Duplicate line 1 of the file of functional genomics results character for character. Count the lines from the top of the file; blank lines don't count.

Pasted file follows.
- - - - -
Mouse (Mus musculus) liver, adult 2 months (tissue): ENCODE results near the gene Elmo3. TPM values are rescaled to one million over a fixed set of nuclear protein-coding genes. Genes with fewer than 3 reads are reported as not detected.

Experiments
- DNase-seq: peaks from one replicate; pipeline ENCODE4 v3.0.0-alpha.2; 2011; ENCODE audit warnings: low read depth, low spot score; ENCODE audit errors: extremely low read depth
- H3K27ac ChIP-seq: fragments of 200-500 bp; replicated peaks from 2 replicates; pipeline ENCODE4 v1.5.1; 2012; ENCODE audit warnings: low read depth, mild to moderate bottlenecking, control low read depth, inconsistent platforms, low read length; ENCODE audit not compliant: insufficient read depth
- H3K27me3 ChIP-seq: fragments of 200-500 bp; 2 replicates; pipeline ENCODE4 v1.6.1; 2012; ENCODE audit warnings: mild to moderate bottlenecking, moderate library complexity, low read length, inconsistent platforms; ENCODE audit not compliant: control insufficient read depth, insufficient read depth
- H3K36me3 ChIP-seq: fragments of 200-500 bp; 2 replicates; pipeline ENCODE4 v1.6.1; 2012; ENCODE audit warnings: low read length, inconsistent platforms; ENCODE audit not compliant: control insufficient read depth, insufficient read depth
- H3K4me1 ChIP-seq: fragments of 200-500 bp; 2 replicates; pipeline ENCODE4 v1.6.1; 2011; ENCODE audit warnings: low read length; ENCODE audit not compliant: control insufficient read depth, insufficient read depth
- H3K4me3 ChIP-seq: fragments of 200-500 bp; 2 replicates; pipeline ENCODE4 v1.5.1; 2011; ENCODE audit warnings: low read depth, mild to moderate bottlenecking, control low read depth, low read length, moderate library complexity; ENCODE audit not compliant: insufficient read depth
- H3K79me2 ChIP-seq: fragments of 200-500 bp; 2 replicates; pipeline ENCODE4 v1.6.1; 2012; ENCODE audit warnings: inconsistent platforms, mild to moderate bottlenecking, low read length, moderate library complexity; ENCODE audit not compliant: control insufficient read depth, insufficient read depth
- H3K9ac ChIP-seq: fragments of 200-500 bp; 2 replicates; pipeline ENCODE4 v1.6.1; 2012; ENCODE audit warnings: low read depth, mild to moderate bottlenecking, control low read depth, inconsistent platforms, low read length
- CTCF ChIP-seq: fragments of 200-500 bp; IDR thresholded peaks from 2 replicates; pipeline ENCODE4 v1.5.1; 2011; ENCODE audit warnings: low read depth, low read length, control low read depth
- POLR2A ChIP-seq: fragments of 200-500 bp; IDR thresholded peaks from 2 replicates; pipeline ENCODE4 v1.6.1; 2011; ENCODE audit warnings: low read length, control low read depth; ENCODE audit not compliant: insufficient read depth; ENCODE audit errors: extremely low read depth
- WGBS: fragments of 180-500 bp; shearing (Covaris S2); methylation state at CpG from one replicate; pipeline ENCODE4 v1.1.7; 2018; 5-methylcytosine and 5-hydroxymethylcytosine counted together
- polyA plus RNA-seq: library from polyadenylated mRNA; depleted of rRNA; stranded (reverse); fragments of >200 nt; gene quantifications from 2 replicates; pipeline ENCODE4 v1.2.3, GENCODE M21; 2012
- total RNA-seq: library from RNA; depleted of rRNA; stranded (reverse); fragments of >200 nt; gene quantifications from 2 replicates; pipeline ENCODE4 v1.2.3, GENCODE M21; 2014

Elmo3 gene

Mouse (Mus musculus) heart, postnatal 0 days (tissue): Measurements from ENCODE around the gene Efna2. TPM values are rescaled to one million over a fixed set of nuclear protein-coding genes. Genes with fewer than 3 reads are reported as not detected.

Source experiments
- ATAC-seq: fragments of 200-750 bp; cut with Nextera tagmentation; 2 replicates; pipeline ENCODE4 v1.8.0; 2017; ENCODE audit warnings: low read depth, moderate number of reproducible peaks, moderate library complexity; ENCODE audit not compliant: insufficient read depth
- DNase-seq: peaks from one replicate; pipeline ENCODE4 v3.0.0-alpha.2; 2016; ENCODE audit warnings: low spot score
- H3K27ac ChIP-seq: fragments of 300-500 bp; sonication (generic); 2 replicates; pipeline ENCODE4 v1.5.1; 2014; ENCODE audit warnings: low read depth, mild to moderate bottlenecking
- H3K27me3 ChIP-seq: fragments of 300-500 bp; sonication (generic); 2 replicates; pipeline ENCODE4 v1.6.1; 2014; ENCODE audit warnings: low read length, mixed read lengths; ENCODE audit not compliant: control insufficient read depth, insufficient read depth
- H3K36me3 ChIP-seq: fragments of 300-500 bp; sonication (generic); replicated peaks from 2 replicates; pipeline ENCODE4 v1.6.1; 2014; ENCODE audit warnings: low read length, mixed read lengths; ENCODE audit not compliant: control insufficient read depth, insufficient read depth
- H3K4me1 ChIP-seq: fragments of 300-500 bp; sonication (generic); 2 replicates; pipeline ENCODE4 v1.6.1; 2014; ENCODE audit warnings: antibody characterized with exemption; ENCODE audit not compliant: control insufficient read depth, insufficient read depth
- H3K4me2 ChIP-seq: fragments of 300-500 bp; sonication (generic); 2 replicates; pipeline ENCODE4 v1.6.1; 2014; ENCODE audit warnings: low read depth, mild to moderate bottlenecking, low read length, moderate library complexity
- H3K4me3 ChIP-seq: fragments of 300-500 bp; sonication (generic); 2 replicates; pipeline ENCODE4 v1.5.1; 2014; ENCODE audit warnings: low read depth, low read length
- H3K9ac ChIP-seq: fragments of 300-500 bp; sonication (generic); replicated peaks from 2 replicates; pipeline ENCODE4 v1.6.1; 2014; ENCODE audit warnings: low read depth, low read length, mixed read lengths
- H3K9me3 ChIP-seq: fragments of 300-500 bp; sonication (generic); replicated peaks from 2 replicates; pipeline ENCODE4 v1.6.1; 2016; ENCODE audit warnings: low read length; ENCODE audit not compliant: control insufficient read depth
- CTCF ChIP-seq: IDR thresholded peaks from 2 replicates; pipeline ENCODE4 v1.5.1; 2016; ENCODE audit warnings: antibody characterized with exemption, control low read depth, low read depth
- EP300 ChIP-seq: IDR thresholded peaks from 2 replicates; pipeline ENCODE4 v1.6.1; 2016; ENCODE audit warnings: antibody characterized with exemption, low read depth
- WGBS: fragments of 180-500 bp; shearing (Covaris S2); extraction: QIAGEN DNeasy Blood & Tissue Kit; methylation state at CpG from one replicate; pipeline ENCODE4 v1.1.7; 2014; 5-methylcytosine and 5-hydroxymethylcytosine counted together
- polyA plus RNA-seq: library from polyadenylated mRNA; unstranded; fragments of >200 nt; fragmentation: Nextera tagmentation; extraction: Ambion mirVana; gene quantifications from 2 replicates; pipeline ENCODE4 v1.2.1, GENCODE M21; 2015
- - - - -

Mouse (Mus musculus) liver, adult 2 months (tissue): ENCODE results near the gene Elmo3. TPM values are rescaled to one million over a fixed set of nuclear protein-coding genes. Genes with fewer than 3 reads are reported as not detected.